Tree’s up.

For several years, we eschewed a Christmas tree, opting instead for a family gathering at a son’s condo in Colorado.

This year, after our son bought a home in Santa Barbara, the family will gather here.

So we hauled out the tree, albeit a decent looking artificial one.

Digging into the box of ornaments, my husband said, “There’s a lot of memories here.”

Jim took out the shabby angel for the top of the tree from its traditional resting place, a 1967 Toronado model kit box. More than once I’ve wished we had the model kit instead of the damned angel.

Faded red balls are left over from our aerospace days moving around the country when all we could afford was a small tree and a box of 12 bulbs.

Cheap and high end, nostalgia and a bit of whimsy mingle on the tree.

Don’t get me wrong. I admire those who create stunning all-white trees. Unfortunately, mine comes in a mish-mash of colors — red, gold, blue, green, silver, even brown — in all shapes and sizes.

On the tree are Captain Kirk, Mr. Spock and Princess Leia. A rocket sits on a pad, ready for liftoff — a testimonial to our years at Cape Canaveral.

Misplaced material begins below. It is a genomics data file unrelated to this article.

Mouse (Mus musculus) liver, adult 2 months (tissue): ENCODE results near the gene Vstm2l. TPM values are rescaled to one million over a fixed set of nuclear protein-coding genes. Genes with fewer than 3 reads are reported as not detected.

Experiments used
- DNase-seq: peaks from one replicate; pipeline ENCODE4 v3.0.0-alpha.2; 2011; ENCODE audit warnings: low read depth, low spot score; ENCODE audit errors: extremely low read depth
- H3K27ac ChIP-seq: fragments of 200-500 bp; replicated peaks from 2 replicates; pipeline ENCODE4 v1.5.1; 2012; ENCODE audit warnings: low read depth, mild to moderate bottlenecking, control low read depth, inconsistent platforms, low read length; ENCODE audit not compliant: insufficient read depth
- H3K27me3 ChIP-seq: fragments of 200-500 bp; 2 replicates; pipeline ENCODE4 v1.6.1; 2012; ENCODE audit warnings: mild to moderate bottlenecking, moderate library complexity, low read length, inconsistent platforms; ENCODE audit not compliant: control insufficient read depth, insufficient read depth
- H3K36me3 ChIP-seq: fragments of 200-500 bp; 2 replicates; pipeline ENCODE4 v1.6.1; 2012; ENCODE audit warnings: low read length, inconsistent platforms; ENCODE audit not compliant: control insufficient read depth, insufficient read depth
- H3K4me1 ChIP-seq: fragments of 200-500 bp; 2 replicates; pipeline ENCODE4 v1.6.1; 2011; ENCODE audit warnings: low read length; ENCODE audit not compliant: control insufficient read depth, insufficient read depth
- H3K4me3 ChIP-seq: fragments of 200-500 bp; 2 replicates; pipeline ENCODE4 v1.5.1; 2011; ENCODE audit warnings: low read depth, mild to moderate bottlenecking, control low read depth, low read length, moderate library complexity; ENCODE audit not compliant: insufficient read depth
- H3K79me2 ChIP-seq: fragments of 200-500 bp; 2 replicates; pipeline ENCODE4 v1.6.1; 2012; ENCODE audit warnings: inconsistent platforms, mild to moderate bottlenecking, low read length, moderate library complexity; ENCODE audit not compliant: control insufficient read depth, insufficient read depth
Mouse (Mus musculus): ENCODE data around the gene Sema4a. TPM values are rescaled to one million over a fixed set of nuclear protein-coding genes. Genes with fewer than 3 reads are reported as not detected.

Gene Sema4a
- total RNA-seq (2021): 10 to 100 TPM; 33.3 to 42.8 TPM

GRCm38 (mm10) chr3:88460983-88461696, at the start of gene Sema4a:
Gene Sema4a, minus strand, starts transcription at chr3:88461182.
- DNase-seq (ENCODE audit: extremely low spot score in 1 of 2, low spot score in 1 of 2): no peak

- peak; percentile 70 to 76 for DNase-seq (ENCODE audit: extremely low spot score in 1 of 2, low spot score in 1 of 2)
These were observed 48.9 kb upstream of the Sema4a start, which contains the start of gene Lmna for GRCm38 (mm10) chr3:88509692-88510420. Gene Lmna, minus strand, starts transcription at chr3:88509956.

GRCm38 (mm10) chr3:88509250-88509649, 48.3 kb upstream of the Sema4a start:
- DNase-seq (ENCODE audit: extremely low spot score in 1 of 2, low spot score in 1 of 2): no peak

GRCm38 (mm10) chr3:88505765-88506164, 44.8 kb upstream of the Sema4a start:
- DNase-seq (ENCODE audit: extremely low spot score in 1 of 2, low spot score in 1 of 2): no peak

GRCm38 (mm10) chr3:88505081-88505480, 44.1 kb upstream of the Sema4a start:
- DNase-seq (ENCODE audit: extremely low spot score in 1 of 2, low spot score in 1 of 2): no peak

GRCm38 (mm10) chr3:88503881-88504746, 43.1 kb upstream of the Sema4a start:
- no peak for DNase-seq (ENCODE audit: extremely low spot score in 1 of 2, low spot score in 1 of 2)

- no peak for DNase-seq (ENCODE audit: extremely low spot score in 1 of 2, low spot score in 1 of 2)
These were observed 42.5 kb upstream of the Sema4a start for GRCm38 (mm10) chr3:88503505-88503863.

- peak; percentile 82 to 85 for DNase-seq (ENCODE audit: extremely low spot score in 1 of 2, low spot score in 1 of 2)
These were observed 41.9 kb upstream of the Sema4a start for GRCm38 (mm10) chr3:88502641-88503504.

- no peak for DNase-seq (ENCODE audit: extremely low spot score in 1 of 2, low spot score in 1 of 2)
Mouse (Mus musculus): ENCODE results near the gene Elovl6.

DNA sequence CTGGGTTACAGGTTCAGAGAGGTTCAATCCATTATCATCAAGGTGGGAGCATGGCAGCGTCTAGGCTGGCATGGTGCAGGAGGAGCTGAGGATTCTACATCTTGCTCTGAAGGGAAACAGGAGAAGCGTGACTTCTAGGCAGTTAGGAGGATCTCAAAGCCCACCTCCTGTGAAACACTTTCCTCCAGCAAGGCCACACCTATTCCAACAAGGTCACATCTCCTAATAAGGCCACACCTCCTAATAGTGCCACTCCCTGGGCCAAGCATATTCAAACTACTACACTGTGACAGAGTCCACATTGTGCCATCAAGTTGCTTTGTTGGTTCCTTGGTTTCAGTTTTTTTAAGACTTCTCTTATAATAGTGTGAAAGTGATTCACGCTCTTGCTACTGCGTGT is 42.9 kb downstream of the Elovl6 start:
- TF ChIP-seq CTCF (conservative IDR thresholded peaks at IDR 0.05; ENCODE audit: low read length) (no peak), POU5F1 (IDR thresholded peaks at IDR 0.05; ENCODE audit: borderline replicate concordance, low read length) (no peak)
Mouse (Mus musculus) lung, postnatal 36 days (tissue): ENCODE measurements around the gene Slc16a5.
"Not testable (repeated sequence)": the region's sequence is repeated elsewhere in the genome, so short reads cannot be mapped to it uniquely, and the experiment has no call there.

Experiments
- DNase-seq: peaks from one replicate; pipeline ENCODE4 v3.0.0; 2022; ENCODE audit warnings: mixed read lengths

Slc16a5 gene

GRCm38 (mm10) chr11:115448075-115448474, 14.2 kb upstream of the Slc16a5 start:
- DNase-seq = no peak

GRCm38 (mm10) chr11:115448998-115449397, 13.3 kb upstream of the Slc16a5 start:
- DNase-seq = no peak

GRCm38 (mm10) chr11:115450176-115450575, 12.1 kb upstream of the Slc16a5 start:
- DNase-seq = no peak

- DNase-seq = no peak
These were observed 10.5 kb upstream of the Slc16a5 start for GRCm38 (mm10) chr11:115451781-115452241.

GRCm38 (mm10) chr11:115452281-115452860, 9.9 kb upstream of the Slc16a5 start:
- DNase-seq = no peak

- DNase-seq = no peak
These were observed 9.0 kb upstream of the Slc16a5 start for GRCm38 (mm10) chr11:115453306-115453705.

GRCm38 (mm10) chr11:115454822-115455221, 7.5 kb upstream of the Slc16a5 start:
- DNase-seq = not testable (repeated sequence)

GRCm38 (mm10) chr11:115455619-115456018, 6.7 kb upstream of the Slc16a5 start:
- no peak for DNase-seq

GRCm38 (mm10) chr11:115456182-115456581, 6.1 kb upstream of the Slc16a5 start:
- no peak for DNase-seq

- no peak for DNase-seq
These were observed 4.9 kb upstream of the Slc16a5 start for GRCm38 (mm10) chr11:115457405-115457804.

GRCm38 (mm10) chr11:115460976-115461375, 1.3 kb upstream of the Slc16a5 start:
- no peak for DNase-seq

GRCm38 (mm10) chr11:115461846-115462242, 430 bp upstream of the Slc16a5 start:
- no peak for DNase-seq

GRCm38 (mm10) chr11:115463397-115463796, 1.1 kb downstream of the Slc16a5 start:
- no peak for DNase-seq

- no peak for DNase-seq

There are an abundance of birds, a throwback to a Cape Canaveral store owner who swore it was a Scandinavian good luck charm to have birds and nests in Christmas trees. Who are we to mess with good luck?

There are other animals — red reindeer with shiny silver antlers, two or three teddy bears, Snoopy.

There are ornament-reminders of when our kids were growing up — a miniature yellow Tonka dump truck, a dollhouse, a football.

There’s a lighthouse, a plethora of trains — two loves of mine.

In a paean to New Mexico are several hot-air balloons, a three-inch-high wood replica of the famed Sanctuario at Chimayo, two Nambé ornaments — one in the shape of a chile, the other set with a turquoise.

There are long-ago gifts from the kids — a paper stocking with names inscribed with red glitter and absolutely the ugliest clay snowman ever, which today nobody takes responsibility for. Conversation pieces, definitely.

On the other hand, there are two exquisite ornaments from Saks Fifth Avenue (an on-sale indulgence when I worked a half-block away).

All, or most, of the ornaments have some meaning, however obscure. But a silver wrench? A tarantula, for God’s sake? Another good luck charm?

Jim grubbed for an ornament he remembered, finding it in the bottom of the box. Triumphantly he held it high — a cheap plastic Santa and sleigh and four tiny reindeer, each with red nose.

I understand how one of the things most mourned by friends who lost their homes in the massive 1990 Painted Cave Fire was Christmas ornaments.

For some, history comes in books.

We find it in ornaments.

Noozhawk contributing writer Sally Cappon is an author and local freelance writer. Contact her at The opinions expressed are his own.